Recently I purposed to spend a day IRL. I have a vibrant online life, but things are pretty stale away from the computer. We planned a trip to the zoo, a run into the library, a friend over for dinner, and baseball practice in the evening. If I'm going to do a real day, it's going to be as chock-full of life as possible.
The first hitch came when the friend, a mutual pal of Teen and Tween, was unable to come over. Her parents had a stomach virus, and while I love my kids' friends, I don't love them that much! Her absence simplified matters, however, as it meant I did not need to clean the house. That kind of disappointment carries a bit of gratification, as well.
Tween, Toddler and I dropped Teen at school. The school is only 10 minutes from the zoo, while it is 30 minutes from home. We planned to have a Dunkin Donuts breakfast, then head to the zoo, but my planning skills are almost as poor as my cooking, and we ended up with a 2 1/2 hour lag before the zoo would open. Even the best toddler can't spend 2 1/2 hours over a bagel (and mine is far from the best toddler), so an hour later we arrived home, having made a quick stop to eat.
After a little down time (if there ever is such a thing with an under-two), we climbed back into the car and began the trip toward the zoo. As we got within a few blocks, the traffic came to a standstill. I casually looked around and counted, in a single block span, twelve school buses ahead of us. Aggravation rose in me; I detest crowds. I shared the number of buses with Tween. He must have even more optimism than I, because he immediately looked behind us and remarked that at least we were ahead of two other buses. Sigh.
We slowly inched closer to the entrance. When we were within sight of the gate, three cars back, in fact, the parking lot workers began to wave people away. Incredibly, there were no more parking spaces available in the lot!
Our zoo is surrounded by a large public park. We decided to circle the park and find a spot there. There were no parking spaces in the park, either! Well, to be absolutely truthful, there was one. It required backing down a one-way drive on a hill (did I mention that I drive stick?). Its location was less than ideal. In fact, I didn't know its location. My sense of direction is almost as poor as my planning ability. I had no idea where the zoo was in relation to the parking spot, and I was unwilling to walk an unknown distance to the zoo where I would walk all day and then have to walk back to the car.
I shared the disappointing news with my son, and we rounded the park to its exit. We followed our carefully Mapquested directions until we reached a street that was closed. No detour - just orange cones and confusion. My poor sense of direction kicked in, and soon we were hopelessly lost.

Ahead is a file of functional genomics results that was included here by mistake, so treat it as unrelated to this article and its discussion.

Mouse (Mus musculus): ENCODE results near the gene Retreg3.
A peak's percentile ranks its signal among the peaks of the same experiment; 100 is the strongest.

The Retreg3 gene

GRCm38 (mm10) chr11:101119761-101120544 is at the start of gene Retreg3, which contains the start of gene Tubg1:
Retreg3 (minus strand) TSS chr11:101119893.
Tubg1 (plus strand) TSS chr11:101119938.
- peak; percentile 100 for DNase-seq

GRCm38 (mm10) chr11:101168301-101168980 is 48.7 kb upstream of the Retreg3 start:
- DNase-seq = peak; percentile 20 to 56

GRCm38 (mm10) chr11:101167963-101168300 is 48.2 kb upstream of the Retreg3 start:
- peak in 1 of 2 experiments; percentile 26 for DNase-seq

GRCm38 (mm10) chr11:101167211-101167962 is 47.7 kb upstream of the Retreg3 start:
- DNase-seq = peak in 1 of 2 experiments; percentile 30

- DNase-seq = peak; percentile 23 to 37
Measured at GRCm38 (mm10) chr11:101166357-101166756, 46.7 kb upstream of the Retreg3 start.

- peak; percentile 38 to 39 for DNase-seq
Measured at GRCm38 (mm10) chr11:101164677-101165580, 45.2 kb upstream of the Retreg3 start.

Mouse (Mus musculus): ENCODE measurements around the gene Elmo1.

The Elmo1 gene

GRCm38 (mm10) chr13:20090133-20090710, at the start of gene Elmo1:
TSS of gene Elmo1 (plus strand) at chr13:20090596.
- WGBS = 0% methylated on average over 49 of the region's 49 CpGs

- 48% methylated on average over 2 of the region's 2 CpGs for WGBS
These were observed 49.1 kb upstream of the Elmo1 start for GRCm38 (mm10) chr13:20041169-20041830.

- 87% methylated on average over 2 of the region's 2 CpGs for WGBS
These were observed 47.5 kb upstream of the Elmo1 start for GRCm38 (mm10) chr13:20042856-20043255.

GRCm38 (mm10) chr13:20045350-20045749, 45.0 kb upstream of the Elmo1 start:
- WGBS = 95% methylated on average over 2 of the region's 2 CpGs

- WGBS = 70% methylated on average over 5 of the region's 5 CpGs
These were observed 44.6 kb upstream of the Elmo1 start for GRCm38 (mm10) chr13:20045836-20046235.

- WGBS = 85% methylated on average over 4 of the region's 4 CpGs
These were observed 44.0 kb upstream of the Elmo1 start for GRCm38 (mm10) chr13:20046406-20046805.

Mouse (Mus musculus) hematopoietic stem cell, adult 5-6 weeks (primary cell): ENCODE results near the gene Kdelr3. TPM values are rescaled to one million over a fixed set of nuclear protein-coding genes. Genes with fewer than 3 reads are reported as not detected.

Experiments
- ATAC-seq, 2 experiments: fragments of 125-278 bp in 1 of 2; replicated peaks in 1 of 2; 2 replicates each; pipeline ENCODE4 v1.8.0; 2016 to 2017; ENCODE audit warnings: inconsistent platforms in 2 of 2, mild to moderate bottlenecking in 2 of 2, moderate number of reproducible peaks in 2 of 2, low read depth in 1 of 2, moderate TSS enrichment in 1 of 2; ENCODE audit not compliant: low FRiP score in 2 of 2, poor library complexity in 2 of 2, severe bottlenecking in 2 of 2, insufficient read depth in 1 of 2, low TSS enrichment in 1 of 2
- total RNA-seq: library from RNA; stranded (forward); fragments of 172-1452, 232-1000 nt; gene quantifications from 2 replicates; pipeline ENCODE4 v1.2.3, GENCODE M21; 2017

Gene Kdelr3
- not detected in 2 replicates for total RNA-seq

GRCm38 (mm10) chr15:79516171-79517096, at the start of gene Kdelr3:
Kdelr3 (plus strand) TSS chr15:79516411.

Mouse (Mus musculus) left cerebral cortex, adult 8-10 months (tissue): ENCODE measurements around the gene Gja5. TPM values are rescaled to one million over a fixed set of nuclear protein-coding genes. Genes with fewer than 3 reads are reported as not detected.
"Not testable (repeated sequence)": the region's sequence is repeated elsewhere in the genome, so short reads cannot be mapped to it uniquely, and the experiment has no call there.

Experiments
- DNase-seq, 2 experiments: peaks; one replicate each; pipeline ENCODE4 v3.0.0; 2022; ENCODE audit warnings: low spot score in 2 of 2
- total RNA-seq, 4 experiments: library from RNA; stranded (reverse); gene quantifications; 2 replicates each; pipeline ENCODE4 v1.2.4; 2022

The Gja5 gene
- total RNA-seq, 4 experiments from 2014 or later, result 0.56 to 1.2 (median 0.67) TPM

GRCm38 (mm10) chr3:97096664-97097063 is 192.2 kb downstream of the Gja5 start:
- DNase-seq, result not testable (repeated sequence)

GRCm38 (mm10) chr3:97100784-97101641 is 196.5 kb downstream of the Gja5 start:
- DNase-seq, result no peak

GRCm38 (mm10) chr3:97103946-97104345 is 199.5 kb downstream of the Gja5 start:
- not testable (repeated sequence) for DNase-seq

As I frantically searched for any familiar landmark, my son enjoyed the view from his window. Suddenly he saw a sign. The <Local> History Museum And Library was just ahead. He wondered if we could go there instead. "Sounds really, really boring," I thought. My optimism had abandoned me somewhere in the traffic for the parking lot. When trying to enjoy real life, though, it's best not to depress the folks you're spending it with. I dutifully followed the signs and we were soon parked in front of a small building designed to resemble the Parthenon (only smaller, of course). I noted, regretfully, that the museum was open, so we climbed the steps and entered.
We paid the very small admission fee to the clerk at the gift shop and made our way into the main part of the museum.Tween immediately spied a sign that said "Trains Downstairs." My son is a huge railway fan, and has been since he was 18 months old, so we headed down. I expected a cheesy replica of a train station and a disappointed son. Instead we hit pay dirt - a full HO scale layout built to represent various sites of local history, complete with explanatory text and black and white photos. Tween was in heaven! As we walked around the table, a young man entered and offered to turn the track on for us. We examined the steam engines and their cars, and chatted excitedly about the detailed layout.
After nearly an hour, we thanked the man and left the room. I cautioned my son to be careful - no other patrons had been in the train room with us, and he'd gotten a little frisky with all the excitement, so I wanted to make him aware that there would be others in the museum and that he should be courteous.
I was mistaken, though. There were no other patrons. The entire museum (small though it was) was ours for the day. We looked at displays, read plaques, let Toddler run around. We did what we wanted when we wanted to, without worrying about squeezing between strangers or taking too long at something. Take that, crowded zoo!
We spent a little more than three hours at the museum, then asked for directions and made our way to Teen's school in time to pick her up. We ran to the library, had dinner, and went to baseball practice as planned.
Real life was more disappointing, aggravating, surprising, and satisfying than I expected!